AI-based blood analysis tool geared toward decentralized diagnostics

By Jenni Spinner contact

- Last updated on GMT

(kentoh/iStock via Getty Images Plus)
(kentoh/iStock via Getty Images Plus)

Related tags: Decentralized trials, Diagnostics, Testing, Blood, COVID-19

With the release of its new Sight OLO artificial intelligence based blood analyzer, Sight Diagnostics hopes to offer DCTs reliable, easy-to-use testing.

When decentralized trials call for the measurement of vital signs and other important metrics, they frequently rely on the patients themselves to handle the devices that do the measuring. If that is the case, study teams may worry about the devices being easy to use, accurate, and reliable.

With the Sight OLO blood diagnostics analyzer, Sight Diagnostics has introduced a testing tool that reportedly builds upon traditional complete blood count (CBC) diagnostics technology to come up with a tool that improves upon the convenience, efficiency, accuracy, and ease of use of previous devices. Sarah Levy, chief technical officer of Sight Diagnostics, spoke with Outsourcing-Pharma about the technology, and why such devices can elevate decentralized trials.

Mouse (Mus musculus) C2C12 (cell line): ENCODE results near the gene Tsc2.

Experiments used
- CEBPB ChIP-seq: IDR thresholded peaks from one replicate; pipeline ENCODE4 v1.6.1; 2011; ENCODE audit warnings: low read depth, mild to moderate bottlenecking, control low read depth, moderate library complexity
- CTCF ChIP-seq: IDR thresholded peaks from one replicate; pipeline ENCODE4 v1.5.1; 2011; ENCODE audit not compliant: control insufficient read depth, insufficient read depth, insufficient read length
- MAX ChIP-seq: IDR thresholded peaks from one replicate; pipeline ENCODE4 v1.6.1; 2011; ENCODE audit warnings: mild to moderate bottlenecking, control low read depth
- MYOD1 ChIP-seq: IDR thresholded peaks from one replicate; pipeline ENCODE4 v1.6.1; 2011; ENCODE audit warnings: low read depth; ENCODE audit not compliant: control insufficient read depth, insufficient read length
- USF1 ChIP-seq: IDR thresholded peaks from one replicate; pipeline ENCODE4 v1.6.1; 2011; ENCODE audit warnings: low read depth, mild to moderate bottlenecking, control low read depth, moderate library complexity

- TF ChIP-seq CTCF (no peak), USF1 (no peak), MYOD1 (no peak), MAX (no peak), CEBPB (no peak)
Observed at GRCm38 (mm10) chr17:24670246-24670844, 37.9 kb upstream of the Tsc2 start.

OSP: Could you please share an overview of Sight Diagnostics—who you are, what you do, key capabilities, and what sets you apart from the competition?